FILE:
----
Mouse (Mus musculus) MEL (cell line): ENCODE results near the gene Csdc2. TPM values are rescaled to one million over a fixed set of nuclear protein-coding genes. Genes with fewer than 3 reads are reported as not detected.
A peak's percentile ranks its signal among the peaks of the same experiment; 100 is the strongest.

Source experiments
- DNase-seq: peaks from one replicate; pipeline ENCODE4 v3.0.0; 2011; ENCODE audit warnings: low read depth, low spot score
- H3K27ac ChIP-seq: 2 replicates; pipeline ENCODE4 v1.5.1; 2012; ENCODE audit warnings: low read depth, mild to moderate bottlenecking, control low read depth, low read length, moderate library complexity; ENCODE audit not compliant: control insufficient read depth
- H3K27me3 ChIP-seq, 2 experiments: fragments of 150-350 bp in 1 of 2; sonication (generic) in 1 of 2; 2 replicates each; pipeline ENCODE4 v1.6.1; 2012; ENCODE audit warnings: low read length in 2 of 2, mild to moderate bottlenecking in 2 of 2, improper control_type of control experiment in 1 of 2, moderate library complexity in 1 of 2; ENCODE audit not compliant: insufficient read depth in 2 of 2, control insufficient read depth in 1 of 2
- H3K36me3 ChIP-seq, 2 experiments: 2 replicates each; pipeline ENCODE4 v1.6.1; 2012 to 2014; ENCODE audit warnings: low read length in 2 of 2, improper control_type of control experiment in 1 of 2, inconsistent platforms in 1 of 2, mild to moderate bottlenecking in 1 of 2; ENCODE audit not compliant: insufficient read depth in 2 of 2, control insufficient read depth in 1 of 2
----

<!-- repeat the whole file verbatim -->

Mouse (Mus musculus) MEL (cell line): ENCODE results near the gene Csdc2. TPM values are rescaled to one million over a fixed set of nuclear protein-coding genes. Genes with fewer than 3 reads are reported as not detected.
A peak's percentile ranks its signal among the peaks of the same experiment; 100 is the strongest.

Source experiments
- DNase-seq: peaks from one replicate; pipeline ENCODE4 v3.0.0; 2011; ENCODE audit warnings: low read depth, low spot score
- H3K27ac ChIP-seq: 2 replicates; pipeline ENCODE4 v1.5.1; 2012; ENCODE audit warnings: low read depth, mild to moderate bottlenecking, control low read depth, low read length, moderate library complexity; ENCODE audit not compliant: control insufficient read depth
- H3K27me3 ChIP-seq, 2 experiments: fragments of 150-350 bp in 1 of 2; sonication (generic) in 1 of 2; 2 replicates each; pipeline ENCODE4 v1.6.1; 2012; ENCODE audit warnings: low read length in 2 of 2, mild to moderate bottlenecking in 2 of 2, improper control_type of control experiment in 1 of 2, moderate library complexity in 1 of 2; ENCODE audit not compliant: insufficient read depth in 2 of 2, control insufficient read depth in 1 of 2
- H3K36me3 ChIP-seq, 2 experiments: 2 replicates each; pipeline ENCODE4 v1.6.1; 2012 to 2014; ENCODE audit warnings: low read length in 2 of 2, improper control_type of control experiment in 1 of 2, inconsistent platforms in 1 of 2, mild to moderate bottlenecking in 1 of 2; ENCODE audit not compliant: insufficient read depth in 2 of 2, control insufficient read depth in 1 of 2